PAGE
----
An uncivil partnership

Paul Kagame’s oppressive regime has hurt the British government’s hopes of an international aid succ

One afternoon in the hamlet of Mwoga in south-east Rwanda, I met a 43-year-old single mother named Mary Nyiratabaro. Wearing a bright orange igitenge dress, she was holding a piece of paper in her hand which, for her, signalled security. Rwanda is a country of 11 million people, most of whom live in rural areas and work as subsistence farmers. In the past, the state owned the land, but a British-funded programme to formalise and digitise land ownership is changing that. By 2014, the Department for International Development (DfID) will have spent £23m providing title deeds to about eight million smallholders, guaranteeing them ownership of land and providing collateral for bank loans to cover seed, fertiliser, a cow or school fees. The land reforms allow women to inherit and bequeath land for the first time.

“It gives me great confidence to have land to pass on to my children," Mary told me. "It is my land now and with this certificate I can make long-term plans."

Later, in Kanombe, a suburb of the capital, Kigali, I visited the Efotec secondary school. As classes broke up for lunch, the students stood to sing. Rwanda is a God-fearing country, mostly Catholic but with a rapidly growing Pentecostal movement, and from the red-brick, tin-roofed classrooms, I could hear hymns being sung. Then I heard a different song al­together and saw bemused children being led by a young British man from Wolverhampton through a rendition of "Swing Low, Sweet Chariot". For two weeks this summer, Arun Photay, a banker and Conservative Party member, was a teacher with Project Umubano, a social action volunteering scheme.

Andrew Mitchell, now Secretary of State for International Development, set up Umu­bano in 2007. During the years of opposition, the project became an incubator of Conservative development policy. It also taught Tory politicians the importance of a success story. I found Stephen Crabb, an affable Conservative MP from South Wales, sitting on a desk in a classroom. "Tories used to have little interest in development, but when Andrew [Mitchell] talks about development he's talking about what he's seen and learned through Umubano.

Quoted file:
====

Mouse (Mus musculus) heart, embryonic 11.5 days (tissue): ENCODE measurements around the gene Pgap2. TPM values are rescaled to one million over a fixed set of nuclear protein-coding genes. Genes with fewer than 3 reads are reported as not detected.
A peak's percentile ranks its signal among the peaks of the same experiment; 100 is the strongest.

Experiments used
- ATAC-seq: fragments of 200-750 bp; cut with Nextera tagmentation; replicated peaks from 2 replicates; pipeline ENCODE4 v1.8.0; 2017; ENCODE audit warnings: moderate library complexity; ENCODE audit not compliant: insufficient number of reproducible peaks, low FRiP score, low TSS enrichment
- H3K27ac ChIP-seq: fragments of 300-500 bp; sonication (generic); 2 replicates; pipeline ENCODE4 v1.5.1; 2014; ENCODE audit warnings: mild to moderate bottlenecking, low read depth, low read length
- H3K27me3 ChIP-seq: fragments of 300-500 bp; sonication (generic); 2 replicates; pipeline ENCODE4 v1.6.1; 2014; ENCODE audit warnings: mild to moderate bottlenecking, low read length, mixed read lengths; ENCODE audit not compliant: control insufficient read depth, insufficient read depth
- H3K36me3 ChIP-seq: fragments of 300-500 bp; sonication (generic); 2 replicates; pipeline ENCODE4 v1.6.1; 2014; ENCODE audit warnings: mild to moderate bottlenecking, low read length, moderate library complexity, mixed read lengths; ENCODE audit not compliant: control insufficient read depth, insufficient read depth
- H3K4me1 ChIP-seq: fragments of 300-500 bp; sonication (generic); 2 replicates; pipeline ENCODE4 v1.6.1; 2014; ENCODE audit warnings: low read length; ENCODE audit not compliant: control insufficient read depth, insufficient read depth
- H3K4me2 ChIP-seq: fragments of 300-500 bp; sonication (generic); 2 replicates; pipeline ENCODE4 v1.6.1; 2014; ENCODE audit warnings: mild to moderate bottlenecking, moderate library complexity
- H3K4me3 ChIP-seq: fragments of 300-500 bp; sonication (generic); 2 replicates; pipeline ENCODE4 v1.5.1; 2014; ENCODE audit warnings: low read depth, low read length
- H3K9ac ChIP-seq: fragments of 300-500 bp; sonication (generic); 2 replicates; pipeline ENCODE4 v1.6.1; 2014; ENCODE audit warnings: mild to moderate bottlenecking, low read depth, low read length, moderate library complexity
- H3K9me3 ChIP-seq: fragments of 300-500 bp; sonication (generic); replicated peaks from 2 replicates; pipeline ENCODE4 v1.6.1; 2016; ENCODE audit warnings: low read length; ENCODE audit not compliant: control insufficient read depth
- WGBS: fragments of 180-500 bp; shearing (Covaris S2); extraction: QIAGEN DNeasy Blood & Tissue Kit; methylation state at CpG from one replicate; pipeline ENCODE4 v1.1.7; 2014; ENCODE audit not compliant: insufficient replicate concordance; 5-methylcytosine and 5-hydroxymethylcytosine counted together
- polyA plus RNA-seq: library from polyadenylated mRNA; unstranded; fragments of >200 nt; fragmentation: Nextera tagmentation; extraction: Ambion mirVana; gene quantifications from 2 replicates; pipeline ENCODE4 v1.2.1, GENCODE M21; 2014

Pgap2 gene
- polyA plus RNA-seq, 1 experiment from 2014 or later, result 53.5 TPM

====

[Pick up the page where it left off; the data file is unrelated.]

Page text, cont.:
“This project is about how we think and how we do development," he said. "There's a uniqueness to Rwanda because of the genocide history and unspeakable suffering [it caused] but the wider application of what we learn here is you need a government that provides security and stability for development to take hold."

President Paul Kagame, who was born in the village of Ruhango, central Rwanda, in 1957, has applied military discipline and a rule of near-Leninist order since his rebel Tutsi army, the Rwandan Patriotic Front (RPF), invaded the country and ended the three-month-long genocide in 1994. As many as 900,000 people were murdered between April and July that year, most of them ethnic Tutsis or so-called moderate Hutus. Many of them were killed by their neighbours or people they knew. Ethnic Hutu husbands murdered their Tutsi wives.

It has been the self-appointed mission of the soldier-politician Kagame to rebuild a wrecked and divided country. In this cause, his government has been generously supported by foreign states, perhaps motivated by guilt at their failure to intervene in the spring of 1994 to halt the genocide. Kagame's achievements are considerable, even if his methods have been harsh, and he has as many admirers as he does disparagers in the outside world. But he is admired in particular for the discipline with which he has led the country back from the abyss and towards a future that, he has said, will help Rwanda become a technology-based, middle-income country - an African Singapore.